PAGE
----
It is rare for an Arab leader to use the foreign media to make a significant statement of policy shift. But the interview with the British journalist and authority on Syria, Patrick Seale, published in the London magazine Al-Wasat, achieved that. It has created waves in Israel, where it is being seen as a breakthrough.
Mr Seale said he found Mr Assad in rude health, despite speculation it was failing: 'His step was firm, his colour was good, and his eye as sharp and humorous as ever. He spoke with animation and almost without pause for some three and a half hours.'
There were two important revelations Mr Assad made. First, there was his altogether warmer tone towards Israel. 'Accepting the UN resolutions,' he said, 'means that the Arabs have agreed, de facto, that both the Israelis and the Arabs have their place in Palestine.'
He welcomed what he described as the current of opinion within Israel towards making peace. Time and again Mr Assad stressed his commitment to peace. 'There cannot be the slightest doubt that we want peace. We would not otherwise have talked about peace for the past 20 years.'
He emphasised that his aim was full Israeli withdrawal from Syrian territory in exchange for full peace. He said he was still waiting for an Israeli response. When reminded that the Israelis want a peace with Syria which will stand on its own feet, he replied with a guffaw. 'Of course it must stand on its feet. It cannot stand on its head]'
The Israeli Prime Minister, Yitzhak Rabin, has said that Mr Assad is a man who keeps his word. In Israel there has been widespread speculation that some separate agreement with Syria might be possible, even if there was no agreement on the thornier Palestinian issue. It was on this crucial area that Mr Assad made his second very important comments. He paid lip service to the long standing Arab demand for a comprehensive settlement. That is the diplomatic formula for no Arab state reaching separate agreements without a settlement of the Palestinian issue, and vice versa.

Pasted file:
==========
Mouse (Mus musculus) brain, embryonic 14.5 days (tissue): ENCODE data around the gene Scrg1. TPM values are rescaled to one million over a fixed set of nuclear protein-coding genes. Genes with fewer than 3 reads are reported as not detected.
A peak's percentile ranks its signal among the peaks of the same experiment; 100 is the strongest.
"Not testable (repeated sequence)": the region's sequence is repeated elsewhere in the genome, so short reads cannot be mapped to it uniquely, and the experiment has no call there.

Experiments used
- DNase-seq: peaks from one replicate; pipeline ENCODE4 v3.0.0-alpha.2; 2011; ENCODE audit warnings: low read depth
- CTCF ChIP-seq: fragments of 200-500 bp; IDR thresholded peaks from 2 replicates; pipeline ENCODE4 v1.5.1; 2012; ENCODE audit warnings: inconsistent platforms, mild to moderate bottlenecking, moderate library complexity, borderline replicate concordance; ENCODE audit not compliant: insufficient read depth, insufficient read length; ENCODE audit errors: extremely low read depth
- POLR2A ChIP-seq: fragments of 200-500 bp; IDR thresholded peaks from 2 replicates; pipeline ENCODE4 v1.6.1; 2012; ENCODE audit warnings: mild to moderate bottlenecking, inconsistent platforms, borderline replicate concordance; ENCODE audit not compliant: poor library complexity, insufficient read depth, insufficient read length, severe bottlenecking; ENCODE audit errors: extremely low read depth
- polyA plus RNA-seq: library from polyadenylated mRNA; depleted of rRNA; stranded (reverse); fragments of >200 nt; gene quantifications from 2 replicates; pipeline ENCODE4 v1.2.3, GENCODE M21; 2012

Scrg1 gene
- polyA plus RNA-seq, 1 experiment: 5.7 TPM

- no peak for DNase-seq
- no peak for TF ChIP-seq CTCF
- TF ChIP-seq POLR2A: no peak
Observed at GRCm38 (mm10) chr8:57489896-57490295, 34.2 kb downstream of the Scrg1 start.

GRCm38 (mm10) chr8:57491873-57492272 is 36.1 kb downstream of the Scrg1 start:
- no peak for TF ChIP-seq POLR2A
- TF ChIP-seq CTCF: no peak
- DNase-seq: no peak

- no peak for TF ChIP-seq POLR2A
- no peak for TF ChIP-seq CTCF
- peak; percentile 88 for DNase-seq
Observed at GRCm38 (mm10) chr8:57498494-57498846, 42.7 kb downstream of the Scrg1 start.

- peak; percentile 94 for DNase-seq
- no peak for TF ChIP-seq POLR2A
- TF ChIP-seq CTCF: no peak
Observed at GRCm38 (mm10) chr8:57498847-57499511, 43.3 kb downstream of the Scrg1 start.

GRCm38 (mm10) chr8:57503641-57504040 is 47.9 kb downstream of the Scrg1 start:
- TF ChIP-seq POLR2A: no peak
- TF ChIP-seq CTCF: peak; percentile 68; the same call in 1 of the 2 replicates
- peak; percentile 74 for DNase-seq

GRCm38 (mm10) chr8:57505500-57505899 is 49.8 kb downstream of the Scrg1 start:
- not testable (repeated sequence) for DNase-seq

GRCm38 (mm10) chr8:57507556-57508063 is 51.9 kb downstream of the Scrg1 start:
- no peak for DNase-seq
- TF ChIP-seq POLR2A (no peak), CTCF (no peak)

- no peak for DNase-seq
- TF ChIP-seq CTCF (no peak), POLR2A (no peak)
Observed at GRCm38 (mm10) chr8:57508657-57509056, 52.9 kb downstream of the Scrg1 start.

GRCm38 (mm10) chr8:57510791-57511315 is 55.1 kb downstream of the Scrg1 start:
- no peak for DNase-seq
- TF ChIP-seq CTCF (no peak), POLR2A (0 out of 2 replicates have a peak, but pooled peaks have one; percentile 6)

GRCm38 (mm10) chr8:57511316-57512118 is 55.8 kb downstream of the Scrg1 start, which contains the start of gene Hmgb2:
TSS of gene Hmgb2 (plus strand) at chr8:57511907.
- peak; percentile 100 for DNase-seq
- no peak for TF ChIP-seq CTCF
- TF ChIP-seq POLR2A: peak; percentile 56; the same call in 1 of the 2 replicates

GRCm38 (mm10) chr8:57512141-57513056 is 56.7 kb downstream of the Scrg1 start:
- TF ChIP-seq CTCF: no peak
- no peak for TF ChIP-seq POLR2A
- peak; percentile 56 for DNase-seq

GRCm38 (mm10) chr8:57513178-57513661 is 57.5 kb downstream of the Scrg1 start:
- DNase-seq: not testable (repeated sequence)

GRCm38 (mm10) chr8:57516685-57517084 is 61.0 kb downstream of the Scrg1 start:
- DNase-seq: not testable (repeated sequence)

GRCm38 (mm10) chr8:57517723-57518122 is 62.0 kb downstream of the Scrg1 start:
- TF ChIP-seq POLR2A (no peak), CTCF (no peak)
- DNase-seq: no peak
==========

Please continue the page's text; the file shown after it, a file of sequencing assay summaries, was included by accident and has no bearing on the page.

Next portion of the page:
Mr Assad reiterated that there was formal linkage between the Arab parties to the negotiation. They all co-ordinated their positions in advance of talks. But he also said, in a significant departure from past enunciations of his strategy for peace, that he was ready to allow the Palestinians and individual Arab states to negotiate agreements at their own pace, in their own time. And in an attempt to justify these agreements, he said they 'could no longer be called a separate peace'.Reuse content